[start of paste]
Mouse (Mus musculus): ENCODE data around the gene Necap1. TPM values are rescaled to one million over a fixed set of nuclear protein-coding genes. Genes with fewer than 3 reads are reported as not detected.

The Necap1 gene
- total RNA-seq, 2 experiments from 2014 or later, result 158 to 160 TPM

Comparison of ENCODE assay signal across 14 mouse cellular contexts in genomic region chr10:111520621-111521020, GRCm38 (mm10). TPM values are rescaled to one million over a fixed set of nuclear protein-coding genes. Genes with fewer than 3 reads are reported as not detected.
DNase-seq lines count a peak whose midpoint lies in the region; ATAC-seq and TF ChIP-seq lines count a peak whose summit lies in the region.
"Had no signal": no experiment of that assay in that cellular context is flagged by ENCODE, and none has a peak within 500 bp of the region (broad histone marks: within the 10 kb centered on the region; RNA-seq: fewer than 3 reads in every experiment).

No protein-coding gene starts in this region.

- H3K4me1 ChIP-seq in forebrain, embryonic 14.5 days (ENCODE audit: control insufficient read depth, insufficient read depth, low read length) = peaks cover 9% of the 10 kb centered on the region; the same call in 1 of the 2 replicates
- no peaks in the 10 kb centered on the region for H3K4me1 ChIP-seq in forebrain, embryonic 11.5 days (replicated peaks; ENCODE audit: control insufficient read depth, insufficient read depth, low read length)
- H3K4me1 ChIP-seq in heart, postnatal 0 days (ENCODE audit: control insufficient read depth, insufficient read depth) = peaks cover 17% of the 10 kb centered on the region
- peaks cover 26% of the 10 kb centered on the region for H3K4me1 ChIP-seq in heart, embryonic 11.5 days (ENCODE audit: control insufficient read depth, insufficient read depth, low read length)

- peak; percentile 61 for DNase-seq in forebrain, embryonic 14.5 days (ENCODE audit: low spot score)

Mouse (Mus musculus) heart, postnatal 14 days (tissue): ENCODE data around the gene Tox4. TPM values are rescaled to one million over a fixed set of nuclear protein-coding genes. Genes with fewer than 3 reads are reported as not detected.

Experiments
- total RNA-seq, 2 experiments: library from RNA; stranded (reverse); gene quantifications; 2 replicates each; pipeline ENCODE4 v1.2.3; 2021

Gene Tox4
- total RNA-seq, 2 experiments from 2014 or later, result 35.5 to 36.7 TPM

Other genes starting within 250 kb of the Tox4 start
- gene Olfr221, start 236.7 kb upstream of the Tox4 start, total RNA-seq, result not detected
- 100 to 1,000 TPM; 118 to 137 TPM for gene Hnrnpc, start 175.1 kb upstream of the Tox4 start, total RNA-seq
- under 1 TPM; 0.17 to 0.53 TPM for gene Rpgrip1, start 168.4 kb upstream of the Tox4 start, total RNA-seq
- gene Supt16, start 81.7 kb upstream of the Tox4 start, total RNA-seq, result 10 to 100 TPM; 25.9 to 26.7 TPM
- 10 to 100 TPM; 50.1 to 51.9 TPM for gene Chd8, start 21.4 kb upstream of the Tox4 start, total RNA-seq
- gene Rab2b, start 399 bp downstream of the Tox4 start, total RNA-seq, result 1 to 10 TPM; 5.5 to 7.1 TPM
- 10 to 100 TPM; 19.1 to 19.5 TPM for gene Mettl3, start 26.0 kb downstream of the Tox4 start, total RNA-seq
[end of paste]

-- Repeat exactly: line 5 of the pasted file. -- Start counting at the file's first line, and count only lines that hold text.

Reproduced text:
DNase-seq lines count a peak whose midpoint lies in the region; ATAC-seq and TF ChIP-seq lines count a peak whose summit lies in the region.